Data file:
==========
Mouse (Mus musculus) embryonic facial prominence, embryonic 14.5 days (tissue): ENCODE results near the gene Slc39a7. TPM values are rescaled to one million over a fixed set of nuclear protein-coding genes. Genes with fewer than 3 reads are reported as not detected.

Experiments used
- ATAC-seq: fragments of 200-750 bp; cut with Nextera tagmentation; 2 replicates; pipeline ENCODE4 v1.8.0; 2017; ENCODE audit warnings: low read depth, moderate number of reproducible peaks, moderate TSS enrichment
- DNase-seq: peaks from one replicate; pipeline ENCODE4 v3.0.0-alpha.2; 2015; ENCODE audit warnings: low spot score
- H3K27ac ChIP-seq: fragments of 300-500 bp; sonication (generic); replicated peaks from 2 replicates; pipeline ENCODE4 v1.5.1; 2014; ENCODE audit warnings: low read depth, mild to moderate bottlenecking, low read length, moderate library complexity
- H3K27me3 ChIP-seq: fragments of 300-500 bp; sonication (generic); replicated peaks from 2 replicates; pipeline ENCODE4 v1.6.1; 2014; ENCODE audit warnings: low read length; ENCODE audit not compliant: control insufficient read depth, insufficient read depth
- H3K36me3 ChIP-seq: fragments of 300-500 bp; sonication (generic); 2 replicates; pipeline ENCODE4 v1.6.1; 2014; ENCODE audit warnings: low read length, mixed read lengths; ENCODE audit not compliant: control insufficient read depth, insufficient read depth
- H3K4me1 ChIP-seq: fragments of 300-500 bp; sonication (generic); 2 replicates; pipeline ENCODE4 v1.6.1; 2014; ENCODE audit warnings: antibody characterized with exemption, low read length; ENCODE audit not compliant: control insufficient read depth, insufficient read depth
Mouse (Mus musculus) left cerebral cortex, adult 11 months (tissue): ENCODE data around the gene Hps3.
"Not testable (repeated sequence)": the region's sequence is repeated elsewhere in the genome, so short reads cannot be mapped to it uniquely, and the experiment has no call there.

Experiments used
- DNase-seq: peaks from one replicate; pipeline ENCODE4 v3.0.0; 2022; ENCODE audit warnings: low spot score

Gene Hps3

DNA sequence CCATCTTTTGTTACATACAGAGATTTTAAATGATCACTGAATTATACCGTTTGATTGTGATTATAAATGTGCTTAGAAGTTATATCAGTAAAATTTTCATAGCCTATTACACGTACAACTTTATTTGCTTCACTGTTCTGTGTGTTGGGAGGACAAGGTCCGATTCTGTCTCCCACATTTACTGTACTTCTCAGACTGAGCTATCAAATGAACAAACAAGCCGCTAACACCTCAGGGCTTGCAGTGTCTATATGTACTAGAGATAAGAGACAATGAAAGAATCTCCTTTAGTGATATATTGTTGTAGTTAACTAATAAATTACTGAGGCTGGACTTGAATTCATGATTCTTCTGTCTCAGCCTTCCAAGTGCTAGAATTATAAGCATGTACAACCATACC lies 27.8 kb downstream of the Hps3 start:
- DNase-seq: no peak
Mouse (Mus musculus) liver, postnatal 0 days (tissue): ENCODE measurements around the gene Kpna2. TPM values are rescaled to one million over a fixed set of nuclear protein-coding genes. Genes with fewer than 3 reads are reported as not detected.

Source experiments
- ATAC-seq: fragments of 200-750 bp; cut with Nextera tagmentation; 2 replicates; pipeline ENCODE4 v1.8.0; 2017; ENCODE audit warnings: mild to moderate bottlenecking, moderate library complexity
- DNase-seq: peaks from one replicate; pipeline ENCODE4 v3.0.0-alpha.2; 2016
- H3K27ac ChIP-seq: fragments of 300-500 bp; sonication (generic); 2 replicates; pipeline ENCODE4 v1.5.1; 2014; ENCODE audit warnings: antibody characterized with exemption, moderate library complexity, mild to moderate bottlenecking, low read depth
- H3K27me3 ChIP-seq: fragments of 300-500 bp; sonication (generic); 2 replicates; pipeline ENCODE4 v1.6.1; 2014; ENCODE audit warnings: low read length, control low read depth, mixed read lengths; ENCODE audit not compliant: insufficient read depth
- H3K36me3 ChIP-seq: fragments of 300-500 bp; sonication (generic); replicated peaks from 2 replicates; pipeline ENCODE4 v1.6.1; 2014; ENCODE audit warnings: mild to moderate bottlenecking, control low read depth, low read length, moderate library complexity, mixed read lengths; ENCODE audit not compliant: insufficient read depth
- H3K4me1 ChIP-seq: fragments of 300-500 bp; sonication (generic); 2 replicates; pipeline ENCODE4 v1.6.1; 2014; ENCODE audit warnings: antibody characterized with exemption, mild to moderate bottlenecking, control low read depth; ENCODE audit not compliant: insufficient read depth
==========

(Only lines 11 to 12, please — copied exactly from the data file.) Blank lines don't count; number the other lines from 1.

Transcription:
Experiments used
- DNase-seq: peaks from one replicate; pipeline ENCODE4 v3.0.0; 2022; ENCODE audit warnings: low spot score